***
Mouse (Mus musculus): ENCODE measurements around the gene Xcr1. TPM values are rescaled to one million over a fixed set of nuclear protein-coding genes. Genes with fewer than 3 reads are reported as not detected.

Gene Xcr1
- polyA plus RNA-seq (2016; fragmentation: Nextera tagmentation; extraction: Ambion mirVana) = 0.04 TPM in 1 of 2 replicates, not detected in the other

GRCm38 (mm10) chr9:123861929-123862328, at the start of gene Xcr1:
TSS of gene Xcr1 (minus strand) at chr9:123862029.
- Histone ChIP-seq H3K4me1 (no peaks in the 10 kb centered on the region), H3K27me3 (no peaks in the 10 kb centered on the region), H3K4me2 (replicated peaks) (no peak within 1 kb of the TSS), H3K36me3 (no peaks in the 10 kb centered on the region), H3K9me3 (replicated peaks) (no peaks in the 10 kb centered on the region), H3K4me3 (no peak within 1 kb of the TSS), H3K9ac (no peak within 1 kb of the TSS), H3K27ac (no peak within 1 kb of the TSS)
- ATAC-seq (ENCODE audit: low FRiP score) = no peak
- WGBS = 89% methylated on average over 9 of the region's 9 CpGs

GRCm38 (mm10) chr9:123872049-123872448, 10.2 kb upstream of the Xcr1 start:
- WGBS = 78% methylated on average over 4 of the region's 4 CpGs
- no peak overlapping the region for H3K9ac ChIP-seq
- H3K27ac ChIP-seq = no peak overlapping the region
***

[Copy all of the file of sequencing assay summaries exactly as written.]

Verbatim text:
Mouse (Mus musculus): ENCODE measurements around the gene Xcr1. TPM values are rescaled to one million over a fixed set of nuclear protein-coding genes. Genes with fewer than 3 reads are reported as not detected.

Gene Xcr1
- polyA plus RNA-seq (2016; fragmentation: Nextera tagmentation; extraction: Ambion mirVana) = 0.04 TPM in 1 of 2 replicates, not detected in the other

GRCm38 (mm10) chr9:123861929-123862328, at the start of gene Xcr1:
TSS of gene Xcr1 (minus strand) at chr9:123862029.
- Histone ChIP-seq H3K4me1 (no peaks in the 10 kb centered on the region), H3K27me3 (no peaks in the 10 kb centered on the region), H3K4me2 (replicated peaks) (no peak within 1 kb of the TSS), H3K36me3 (no peaks in the 10 kb centered on the region), H3K9me3 (replicated peaks) (no peaks in the 10 kb centered on the region), H3K4me3 (no peak within 1 kb of the TSS), H3K9ac (no peak within 1 kb of the TSS), H3K27ac (no peak within 1 kb of the TSS)
- ATAC-seq (ENCODE audit: low FRiP score) = no peak
- WGBS = 89% methylated on average over 9 of the region's 9 CpGs

GRCm38 (mm10) chr9:123872049-123872448, 10.2 kb upstream of the Xcr1 start:
- WGBS = 78% methylated on average over 4 of the region's 4 CpGs
- no peak overlapping the region for H3K9ac ChIP-seq
- H3K27ac ChIP-seq = no peak overlapping the region